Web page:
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Wisconsin Natural Resources magazine

Wisconsin Natural Resources magazine

Life of all kinds has returned to the Milwaukee River. © Robert Queen
Life of all kinds has returned to the Milwaukee River.
© Robert Queen

April 2005

River on the rebound

Restoring the lifeblood that flows through the heart of Milwaukee.

Kathleen Wolski and William Wawrzyn

When "Milwaukee" meant the river | River interests regrouped

For more than 150 years it took a lot of kicks, but recent restoration and protection has helped revitalize the Milwaukee River, and it is definitely a river on the rebound. One of the most dramatic and controversial changes to the river focused on removing the North Avenue Dam in downtown Milwaukee, but the river's story stretches much farther upstream and much further back in time.

Almost 100 miles in length, the Milwaukee River flows from headwaters in Fond du Lac and Sheboygan counties through seven counties draining an area of nearly 725 square miles that is home to a fifth of Wisconsin's residents. The river's north, east and west branches, and Cedar Creek merge with the Kinnickinnic and Menomonee rivers in this "gathering place by the waters" (the Native American meaning of "Milwaukee") to flow through the city into the Milwaukee River Estuary and Lake Michigan.

In its upper reaches, the Milwaukee River drains undeveloped portions of the Northern Unit of the Kettle Moraine State Forest and developed rural lands. Runoff from barnyards, feedlots, and ever increasing paved suburban developments flow downstream. The river's lower reaches tax the waters even more substantially. The Milwaukee River system drains the most densely populated region in the state. Moreover, more than 950 industries and 14 municipal treatment plants discharge wastewater into the water basin and runoff from streets, rail yards and rooftops strain its natural abilities to cleanse and recover. Still, there are encouraging signs that the river's vital role in Milwaukee's economic past will be reflected in renewed prosperity as the river recovers into the future.

When "Milwaukee" meant the river

During the city's formative years, the river helped transform the region into a major transportation, economic and industrial center. With the opening of the Erie Canal, the first trading vessels arrived in Milwaukee in 1832, creating demand to develop transportation routes that could move imported goods west and ship Wisconsin's ample natural resources to eastern and European markets. A Milwaukee canal was envisioned as a conduit and a catapult for economic growth.

The Milwaukee and Rock River Canal was an ambitious plan designed to link the Milwaukee and Menomonee rivers with a manmade waterway that would follow the Menomonee west, cut through to the Rock River and the four lakes in Madison, link to the Wisconsin River, and eventually to the Mississippi.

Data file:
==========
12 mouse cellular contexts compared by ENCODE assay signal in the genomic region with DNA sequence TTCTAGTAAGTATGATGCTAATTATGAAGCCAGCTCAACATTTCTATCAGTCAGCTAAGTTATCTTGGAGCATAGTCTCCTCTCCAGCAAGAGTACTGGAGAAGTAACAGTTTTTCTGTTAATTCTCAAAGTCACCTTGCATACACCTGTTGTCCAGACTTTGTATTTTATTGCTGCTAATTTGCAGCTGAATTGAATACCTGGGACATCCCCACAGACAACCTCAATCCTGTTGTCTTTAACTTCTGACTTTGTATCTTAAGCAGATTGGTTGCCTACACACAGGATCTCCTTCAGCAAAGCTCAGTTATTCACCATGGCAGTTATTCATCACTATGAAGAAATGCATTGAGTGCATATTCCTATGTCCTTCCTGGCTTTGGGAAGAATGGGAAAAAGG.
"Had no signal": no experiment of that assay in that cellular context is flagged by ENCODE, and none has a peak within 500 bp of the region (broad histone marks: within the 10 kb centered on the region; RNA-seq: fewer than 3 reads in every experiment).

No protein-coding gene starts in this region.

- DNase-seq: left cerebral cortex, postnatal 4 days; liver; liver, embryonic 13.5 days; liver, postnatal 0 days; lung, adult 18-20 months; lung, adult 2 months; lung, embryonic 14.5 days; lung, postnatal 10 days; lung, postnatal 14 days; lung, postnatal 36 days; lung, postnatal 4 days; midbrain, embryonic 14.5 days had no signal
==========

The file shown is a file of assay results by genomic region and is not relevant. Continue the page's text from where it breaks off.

In 1835, a timber dam across the Milwaukee River, just south of North Avenue, was built to control water flow in the Milwaukee and Rock River Canal. Only about one mile of the project along the west banks of the Milwaukee River was completed before the project was abandoned. The Milwaukee and Rock River Canal Company went bankrupt and ceased operation in 1866, the same year spring floods washed out the original dam; its timbers damaged or destroyed five bridges on the Milwaukee River on their way downstream to Lake Michigan. In 1884, the City of Milwaukee filled in the canal and built Commerce Street on the site.

A new dam was built in 1891 to control flooding and regulate water between the upper and lower portions of the river. The 2.5-mile-long 82-acre impoundment created behind the dam was a prime place of leisure and recreation for many Milwaukeeans. Swimming schools, beaches, passenger ferries, boat liveries, rowing schools and commercial icehouses thrived above the dam. Ships and barges continued to use the lower river to meet the transportation needs of the machine shops, breweries, tanneries, paper mills, factories and other industries located along the river.

Unfortunately, in addition to recreation and commerce, the river was a convenient dumping ground. Industries and residents used the river as a sewer, and stormwater runoff from developing urban areas and agricultural lands upstream further eroded water quality. Water pollution closed the beaches in the 1930s and city residents complained of a foul odor from the river. Sediments built up behind dams and other obstructions trapped pollutants like heavy metals, organic chemicals and nutrients in the silty layers.

For the most part, Milwaukeeans turned their back on the river during the post-WWII years. New families moved out of the older neighborhoods along the river seeking new housing on the city fringe and in the suburbs. Public parks and private developments bordering the river fell into disuse and disrepair.

Railroads and trucks replaced freighters, and in 1959 the last commercial vessel navigated the Milwaukee River upstream of Buffalo Street. Many factories and warehouses along the lower river closed, leaving behind abandoned and blighted buildings. Downtown Milwaukee, once the heart of evening entertainment, had become a ghost town after offices closed for the day. Ornate movie theaters were torn down and replaced with parking lots.

River interests regrouped

Cleaning up the river has provided outstanding examples of regional cooperation, citizen and community involvement. As in so many Wisconsin rivers and streams, wastewater and piped wastes from industries were once considered the major impediment to water quality. Beginning in the 1970s, major investments upgraded private and public wastewater treatment plants. Soon after, hundreds of millions of dollars were spent containing and treating combined sewer overflows in the Milwaukee area. Those efforts continue.